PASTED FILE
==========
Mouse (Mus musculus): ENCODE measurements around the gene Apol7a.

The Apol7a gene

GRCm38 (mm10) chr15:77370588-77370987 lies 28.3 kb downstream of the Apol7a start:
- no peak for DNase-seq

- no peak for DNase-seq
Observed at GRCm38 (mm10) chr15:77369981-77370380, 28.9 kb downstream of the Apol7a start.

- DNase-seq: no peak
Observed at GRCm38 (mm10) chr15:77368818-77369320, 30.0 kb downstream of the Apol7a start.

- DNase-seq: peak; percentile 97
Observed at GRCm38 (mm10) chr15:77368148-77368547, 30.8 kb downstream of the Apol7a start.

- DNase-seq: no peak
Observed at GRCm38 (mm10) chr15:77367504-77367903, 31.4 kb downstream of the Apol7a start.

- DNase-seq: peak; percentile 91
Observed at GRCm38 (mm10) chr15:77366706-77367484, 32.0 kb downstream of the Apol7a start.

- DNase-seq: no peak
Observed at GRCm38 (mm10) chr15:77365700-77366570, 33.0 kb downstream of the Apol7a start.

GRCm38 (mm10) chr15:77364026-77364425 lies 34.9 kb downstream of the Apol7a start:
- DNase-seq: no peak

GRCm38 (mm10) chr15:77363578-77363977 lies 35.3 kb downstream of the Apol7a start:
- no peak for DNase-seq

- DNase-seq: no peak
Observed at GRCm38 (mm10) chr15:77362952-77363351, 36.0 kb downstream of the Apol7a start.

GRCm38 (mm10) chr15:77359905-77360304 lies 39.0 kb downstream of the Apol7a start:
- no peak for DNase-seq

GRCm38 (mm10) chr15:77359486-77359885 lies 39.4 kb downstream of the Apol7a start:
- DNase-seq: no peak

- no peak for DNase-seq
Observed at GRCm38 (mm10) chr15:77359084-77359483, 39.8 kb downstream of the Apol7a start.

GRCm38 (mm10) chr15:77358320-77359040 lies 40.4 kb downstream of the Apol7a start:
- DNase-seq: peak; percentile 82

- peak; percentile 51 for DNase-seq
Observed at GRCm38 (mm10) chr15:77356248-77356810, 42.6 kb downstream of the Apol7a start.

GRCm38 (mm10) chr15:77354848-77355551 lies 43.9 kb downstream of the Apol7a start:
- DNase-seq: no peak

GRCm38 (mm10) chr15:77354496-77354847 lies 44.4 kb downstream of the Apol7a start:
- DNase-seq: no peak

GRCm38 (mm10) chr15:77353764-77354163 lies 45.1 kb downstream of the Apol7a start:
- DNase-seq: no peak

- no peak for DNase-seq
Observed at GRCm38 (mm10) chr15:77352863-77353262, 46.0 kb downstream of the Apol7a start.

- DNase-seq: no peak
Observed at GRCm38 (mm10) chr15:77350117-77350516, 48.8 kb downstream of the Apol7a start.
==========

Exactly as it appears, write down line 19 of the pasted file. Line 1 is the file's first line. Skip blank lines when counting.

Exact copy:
GRCm38 (mm10) chr15:77363578-77363977 lies 35.3 kb downstream of the Apol7a start: